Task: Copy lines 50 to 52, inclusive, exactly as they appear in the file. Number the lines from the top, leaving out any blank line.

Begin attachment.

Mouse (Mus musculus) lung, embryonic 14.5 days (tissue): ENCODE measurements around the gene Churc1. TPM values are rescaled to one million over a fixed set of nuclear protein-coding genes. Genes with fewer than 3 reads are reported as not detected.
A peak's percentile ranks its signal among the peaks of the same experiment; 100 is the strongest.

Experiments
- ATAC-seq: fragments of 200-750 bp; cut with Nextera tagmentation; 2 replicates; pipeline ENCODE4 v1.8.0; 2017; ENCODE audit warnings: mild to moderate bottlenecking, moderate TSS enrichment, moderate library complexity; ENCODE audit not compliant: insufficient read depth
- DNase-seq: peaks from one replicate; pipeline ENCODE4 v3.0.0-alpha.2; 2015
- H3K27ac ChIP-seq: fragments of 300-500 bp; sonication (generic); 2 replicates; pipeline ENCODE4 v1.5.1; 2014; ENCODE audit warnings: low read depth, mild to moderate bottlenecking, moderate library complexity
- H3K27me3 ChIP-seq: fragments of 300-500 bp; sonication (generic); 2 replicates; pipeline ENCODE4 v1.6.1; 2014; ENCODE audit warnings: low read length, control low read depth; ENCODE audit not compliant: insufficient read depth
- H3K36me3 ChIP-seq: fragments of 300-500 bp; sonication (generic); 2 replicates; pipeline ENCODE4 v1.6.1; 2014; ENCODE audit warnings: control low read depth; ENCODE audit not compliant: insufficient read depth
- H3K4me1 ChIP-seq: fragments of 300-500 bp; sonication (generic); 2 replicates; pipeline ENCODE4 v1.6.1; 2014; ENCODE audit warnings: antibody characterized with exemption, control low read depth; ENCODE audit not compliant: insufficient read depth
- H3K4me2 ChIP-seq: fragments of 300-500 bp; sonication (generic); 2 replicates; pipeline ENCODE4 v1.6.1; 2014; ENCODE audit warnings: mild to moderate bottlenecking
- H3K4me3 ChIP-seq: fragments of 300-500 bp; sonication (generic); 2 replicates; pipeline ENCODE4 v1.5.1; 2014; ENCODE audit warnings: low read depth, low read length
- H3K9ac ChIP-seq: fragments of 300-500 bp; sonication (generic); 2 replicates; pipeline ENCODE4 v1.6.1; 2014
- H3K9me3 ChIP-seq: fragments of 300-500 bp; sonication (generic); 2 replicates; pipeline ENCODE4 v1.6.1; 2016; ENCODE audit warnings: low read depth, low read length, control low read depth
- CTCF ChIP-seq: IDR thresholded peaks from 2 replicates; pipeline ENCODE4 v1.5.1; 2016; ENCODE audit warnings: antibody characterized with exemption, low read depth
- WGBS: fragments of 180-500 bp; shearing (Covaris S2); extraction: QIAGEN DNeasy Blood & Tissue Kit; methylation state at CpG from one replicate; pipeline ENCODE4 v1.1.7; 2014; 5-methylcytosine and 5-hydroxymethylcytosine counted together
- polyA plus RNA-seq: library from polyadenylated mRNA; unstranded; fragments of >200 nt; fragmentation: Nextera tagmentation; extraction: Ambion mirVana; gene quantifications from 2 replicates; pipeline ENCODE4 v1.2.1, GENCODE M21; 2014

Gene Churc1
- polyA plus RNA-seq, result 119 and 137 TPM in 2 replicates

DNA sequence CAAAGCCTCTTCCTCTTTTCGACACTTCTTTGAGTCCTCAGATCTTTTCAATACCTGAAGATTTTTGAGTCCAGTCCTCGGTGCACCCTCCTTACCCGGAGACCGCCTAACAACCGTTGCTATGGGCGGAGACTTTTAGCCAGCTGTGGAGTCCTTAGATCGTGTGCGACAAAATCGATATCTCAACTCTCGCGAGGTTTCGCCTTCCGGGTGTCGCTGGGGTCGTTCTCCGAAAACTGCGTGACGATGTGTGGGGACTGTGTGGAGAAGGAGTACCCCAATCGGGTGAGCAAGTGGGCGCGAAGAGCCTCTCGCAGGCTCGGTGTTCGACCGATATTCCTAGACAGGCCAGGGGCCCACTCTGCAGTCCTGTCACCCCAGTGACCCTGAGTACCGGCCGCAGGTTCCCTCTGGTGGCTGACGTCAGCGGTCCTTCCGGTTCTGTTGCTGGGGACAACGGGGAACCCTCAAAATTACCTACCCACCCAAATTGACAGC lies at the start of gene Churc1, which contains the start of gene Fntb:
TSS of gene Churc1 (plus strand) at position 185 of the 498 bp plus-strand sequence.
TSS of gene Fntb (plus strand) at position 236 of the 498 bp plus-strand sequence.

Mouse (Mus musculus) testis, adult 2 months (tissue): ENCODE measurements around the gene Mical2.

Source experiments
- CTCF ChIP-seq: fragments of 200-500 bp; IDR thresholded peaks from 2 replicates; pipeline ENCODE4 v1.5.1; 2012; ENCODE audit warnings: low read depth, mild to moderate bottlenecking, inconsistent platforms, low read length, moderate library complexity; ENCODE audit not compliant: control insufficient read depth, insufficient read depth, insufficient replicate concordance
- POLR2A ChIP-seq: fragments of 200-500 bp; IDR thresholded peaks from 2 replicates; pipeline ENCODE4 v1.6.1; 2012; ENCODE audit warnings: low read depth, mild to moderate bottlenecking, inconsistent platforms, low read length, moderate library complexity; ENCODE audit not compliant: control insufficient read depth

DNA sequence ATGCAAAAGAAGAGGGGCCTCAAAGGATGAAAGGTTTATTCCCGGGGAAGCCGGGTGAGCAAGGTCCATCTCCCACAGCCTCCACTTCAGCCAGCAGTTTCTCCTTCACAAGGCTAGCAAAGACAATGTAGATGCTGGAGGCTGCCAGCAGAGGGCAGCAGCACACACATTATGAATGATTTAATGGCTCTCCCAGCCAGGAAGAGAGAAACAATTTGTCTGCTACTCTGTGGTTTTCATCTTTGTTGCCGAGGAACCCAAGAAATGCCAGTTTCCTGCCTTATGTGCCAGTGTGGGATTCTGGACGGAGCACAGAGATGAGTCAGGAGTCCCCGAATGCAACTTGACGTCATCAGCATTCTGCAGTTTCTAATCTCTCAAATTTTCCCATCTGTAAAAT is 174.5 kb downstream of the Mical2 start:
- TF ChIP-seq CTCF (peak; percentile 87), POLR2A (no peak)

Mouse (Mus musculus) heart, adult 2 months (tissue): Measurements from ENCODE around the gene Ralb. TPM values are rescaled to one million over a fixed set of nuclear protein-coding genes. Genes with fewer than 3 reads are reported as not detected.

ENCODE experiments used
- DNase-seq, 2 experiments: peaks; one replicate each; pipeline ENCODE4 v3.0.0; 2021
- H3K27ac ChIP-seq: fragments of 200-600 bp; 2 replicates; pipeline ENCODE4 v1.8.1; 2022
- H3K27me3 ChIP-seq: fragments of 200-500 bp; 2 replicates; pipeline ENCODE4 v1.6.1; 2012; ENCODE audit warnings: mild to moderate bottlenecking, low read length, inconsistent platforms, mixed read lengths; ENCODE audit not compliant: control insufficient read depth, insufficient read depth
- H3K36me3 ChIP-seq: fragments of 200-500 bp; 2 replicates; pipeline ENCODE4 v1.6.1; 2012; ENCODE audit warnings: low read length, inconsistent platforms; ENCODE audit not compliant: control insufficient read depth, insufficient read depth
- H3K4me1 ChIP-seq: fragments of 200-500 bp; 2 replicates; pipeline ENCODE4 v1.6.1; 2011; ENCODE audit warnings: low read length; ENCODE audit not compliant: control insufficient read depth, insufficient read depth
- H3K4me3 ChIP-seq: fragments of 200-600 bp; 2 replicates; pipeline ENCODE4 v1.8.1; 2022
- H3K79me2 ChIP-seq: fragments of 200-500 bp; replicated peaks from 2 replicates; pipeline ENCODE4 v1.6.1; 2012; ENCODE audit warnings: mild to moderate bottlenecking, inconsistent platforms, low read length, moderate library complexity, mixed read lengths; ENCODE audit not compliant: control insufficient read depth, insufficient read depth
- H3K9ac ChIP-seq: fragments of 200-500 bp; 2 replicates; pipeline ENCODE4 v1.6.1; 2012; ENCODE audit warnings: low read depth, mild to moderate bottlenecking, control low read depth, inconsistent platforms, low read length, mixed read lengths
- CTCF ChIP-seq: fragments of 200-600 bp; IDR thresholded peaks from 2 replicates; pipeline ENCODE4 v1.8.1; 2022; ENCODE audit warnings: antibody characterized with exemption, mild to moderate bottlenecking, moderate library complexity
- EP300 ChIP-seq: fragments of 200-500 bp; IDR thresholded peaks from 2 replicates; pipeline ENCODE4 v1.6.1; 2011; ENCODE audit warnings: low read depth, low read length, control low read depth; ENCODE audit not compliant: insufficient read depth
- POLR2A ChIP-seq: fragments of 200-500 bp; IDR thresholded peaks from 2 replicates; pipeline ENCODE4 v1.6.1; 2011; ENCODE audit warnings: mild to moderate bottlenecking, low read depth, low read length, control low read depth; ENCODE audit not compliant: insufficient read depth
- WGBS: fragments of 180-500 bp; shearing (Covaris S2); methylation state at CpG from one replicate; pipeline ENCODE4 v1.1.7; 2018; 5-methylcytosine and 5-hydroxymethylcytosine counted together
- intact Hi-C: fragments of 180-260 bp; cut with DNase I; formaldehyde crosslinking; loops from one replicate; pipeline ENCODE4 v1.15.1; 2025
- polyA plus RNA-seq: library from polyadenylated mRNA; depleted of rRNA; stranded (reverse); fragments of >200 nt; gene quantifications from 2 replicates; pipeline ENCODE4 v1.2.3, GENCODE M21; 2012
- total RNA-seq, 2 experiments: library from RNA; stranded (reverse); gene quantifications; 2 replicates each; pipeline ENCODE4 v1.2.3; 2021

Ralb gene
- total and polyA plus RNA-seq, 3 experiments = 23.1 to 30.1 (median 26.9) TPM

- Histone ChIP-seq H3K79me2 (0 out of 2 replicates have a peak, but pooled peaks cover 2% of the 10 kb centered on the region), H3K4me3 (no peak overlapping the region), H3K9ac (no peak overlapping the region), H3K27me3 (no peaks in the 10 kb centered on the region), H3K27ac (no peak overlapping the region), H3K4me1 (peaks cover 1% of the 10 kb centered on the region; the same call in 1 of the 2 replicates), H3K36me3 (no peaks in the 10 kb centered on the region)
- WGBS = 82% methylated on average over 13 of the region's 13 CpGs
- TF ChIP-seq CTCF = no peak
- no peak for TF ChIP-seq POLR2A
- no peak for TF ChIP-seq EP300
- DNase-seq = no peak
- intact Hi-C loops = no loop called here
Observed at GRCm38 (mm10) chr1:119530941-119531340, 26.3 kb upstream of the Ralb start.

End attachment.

- no peak for TF ChIP-seq POLR2A
- no peak for TF ChIP-seq EP300
- DNase-seq = no peak